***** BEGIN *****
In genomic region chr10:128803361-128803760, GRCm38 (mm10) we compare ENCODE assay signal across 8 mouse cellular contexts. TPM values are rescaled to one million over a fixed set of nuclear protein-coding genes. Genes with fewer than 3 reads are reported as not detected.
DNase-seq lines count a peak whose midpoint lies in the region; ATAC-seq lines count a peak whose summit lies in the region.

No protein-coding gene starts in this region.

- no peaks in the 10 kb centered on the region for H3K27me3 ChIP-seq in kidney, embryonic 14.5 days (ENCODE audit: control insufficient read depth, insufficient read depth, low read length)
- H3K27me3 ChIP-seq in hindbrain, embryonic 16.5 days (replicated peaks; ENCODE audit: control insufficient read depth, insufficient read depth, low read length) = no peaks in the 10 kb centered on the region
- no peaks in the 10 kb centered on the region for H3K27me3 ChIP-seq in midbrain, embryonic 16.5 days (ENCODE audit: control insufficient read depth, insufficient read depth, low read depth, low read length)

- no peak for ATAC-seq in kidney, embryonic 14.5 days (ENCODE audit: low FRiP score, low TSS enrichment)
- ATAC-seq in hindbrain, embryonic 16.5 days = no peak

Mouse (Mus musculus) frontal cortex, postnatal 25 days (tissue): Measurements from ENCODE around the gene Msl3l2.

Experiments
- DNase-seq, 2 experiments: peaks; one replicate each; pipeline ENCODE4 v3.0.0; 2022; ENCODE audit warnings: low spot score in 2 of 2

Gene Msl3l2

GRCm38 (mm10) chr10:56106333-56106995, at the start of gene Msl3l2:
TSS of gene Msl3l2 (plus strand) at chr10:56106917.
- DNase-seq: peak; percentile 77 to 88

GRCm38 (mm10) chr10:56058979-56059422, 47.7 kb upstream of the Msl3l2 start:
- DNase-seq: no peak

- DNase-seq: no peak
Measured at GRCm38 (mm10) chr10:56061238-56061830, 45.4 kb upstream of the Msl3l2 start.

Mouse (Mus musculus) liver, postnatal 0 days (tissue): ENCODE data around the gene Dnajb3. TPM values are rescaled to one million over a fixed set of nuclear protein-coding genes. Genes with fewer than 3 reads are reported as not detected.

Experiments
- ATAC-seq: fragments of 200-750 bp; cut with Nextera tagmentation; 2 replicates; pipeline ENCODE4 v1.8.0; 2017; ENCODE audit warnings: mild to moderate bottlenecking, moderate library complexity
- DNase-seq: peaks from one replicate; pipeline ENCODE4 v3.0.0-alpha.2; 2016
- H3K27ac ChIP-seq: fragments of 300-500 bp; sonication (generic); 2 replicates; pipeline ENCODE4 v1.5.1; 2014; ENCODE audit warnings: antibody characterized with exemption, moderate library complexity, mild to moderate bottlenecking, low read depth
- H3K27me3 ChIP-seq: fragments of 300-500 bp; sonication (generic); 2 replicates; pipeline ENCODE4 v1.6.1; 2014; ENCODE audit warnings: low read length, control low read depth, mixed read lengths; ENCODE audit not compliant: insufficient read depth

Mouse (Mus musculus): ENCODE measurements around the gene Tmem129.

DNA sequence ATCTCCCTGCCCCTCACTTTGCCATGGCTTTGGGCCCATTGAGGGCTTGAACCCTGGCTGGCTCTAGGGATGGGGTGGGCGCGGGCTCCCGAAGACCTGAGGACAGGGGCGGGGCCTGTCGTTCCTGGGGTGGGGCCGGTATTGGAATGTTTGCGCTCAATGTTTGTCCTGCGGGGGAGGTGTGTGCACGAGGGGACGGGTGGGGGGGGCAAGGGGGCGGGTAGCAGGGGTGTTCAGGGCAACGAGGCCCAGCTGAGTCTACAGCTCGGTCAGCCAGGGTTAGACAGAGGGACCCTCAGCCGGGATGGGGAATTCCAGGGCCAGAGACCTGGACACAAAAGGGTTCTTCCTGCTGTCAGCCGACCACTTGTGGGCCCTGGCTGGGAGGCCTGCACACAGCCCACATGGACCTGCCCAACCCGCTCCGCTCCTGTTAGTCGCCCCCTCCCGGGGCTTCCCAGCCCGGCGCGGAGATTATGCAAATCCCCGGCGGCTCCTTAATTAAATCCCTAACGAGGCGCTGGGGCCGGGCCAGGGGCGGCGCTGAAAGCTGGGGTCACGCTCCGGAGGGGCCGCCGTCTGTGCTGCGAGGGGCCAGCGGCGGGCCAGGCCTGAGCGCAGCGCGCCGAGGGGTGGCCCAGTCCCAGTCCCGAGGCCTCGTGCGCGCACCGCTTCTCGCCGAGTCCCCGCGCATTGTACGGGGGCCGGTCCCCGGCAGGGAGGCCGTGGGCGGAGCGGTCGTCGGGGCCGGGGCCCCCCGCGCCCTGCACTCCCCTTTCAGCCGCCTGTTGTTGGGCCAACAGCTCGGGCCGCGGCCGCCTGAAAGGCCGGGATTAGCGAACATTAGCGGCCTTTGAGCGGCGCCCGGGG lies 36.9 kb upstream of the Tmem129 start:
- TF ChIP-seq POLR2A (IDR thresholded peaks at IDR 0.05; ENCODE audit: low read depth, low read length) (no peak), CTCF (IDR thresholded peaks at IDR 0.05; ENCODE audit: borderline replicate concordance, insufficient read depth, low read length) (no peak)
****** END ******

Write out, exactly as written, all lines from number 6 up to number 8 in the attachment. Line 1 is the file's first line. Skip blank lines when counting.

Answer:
- no peaks in the 10 kb centered on the region for H3K27me3 ChIP-seq in midbrain, embryonic 16.5 days (ENCODE audit: control insufficient read depth, insufficient read depth, low read depth, low read length)

- no peak for ATAC-seq in kidney, embryonic 14.5 days (ENCODE audit: low FRiP score, low TSS enrichment)
- ATAC-seq in hindbrain, embryonic 16.5 days = no peak